As the game went on, the creators have tried to expand upon this base type of character. In 2nd edition, the fighter was given subclasses with degrees of flavor to stand out from just being "the guy with a sword", and mechanics were added to vary combat up, such as fighting styles and other specialization options.
In 3rd edition, as well as 3.5 and Pathfinder, the fighter got most of its combat abilities turned into feats, which could be picked up as the character leveled up. While this meant that other character classes could use these combat feats, the fighter was given an edge over them by getting to pick up extra feats as they went. Many of these feats begin to use special abilities given by the feat, such as the ability to Cleave through large groups of enemies or bash an enemy with your shield. In Pathfinder, combat feats were organized so that many of the best ones were stuck behind a number of prerequisite feats, to the point that only fighters could actually get them with their extra combat feats.
Fighters in Historical Context
If we're talking about a real-world version of the fighter, we're basically talking about someone who is trained in the methods of armed combat. So a soldier, basically. But if you look at the history of humanity, it's actually kind of uncommon for someone to make a proper career out of hitting people with their weapons.
For much of human history, armies when they were needed consisted of militias of common folk. These people didn't have a ton of training in armed combat, and most made their living in other trades: farmers, craftsmen, and other professionals. When their community needed to defend itself, the leader would round up all citizens of proper fighting ability, give them a suit of armor (hopefully) and a weapon, and tell them to line up and fight. As you can imagine, this probably wasn't a very effective way to wage wars.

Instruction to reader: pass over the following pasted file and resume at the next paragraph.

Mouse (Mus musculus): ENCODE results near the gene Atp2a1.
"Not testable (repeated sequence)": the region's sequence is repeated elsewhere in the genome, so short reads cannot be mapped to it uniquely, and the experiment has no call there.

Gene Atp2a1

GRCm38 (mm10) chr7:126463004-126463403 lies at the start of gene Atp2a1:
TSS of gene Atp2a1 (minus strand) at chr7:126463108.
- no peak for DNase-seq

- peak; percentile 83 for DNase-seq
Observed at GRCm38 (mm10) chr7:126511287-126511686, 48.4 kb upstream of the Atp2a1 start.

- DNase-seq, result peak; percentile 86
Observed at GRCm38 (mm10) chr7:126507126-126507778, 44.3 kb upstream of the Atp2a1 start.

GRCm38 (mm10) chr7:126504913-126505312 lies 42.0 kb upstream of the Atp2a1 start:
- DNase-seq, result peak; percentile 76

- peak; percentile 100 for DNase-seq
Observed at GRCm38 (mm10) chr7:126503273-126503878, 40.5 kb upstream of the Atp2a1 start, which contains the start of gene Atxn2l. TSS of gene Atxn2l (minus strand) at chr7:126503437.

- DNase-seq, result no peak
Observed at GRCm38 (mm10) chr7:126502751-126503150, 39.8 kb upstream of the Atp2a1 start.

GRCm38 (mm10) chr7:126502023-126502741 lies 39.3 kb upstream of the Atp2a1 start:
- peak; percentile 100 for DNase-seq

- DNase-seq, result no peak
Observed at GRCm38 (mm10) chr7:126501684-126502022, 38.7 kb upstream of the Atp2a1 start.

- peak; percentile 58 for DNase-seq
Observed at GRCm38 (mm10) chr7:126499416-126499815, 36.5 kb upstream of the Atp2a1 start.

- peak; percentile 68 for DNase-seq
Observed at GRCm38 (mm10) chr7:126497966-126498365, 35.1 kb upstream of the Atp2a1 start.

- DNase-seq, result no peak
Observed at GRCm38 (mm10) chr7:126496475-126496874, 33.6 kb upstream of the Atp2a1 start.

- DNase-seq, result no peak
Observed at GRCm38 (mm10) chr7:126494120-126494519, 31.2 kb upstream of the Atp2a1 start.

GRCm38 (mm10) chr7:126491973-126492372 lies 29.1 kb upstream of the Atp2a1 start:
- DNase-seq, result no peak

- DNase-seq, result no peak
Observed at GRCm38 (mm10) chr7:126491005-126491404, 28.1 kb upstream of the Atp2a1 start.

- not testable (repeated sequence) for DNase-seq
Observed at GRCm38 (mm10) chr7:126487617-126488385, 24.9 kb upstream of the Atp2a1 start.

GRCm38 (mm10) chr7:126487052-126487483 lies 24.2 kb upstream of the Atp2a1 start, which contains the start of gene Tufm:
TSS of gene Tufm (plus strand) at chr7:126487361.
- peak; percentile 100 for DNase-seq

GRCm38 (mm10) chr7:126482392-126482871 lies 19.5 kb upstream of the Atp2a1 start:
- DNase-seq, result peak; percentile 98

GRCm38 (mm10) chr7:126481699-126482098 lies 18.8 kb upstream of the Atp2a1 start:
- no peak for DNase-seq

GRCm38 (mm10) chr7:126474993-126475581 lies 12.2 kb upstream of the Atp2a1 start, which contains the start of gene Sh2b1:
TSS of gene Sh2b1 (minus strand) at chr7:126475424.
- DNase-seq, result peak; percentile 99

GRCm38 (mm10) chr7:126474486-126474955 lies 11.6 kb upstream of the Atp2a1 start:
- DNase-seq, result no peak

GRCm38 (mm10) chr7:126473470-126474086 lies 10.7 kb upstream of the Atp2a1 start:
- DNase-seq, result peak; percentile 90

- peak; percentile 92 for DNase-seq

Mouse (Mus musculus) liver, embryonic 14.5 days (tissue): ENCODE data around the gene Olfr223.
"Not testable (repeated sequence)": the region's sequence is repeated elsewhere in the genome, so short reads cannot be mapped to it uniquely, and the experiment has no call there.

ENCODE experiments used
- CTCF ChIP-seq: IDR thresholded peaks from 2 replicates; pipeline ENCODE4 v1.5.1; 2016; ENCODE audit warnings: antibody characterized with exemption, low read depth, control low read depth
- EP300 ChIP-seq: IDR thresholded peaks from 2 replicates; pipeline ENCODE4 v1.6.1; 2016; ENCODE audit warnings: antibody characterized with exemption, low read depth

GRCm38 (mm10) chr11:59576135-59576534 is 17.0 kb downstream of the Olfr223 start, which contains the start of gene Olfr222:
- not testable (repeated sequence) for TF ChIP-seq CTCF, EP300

Wealth in the Military
If you think about it, being a trained fighter requires both time and money. Time, in the sense that it takes hours per day of diligent training to become well-versed in even one weapon, much less a large number of weapons. And money, because high-quality weapons and armor were expensive. Think about the work required to make a suit of chainmail: individual rings of iron, steel, or bronze were heated and worked by hand, and then linked together into a coat made of thousands of those rings. When you're a peasant farmer rallied into an army, it's unlikely you'd ever have the wealth to pay someone to work that hard on armor for you. When we look at much of the military history of the world, we often see a distinct difference between the untrained militiamen from the working class, and a more highly-trained, capable class of fighters. In ancient India, we see the kshatriya caste of warriors, who were career soldiers given higher social status for their role in their society. In feudal Europe and Japan, lords were expected to raise armies of their serfs, and they invested part of their wealth into better equipment such as armor, weapons, and horses, and trained in their spare time to use these tools in battle. These groups were given both the wealth and the time to become effective on the battlefield in ways that the common folk simply could not.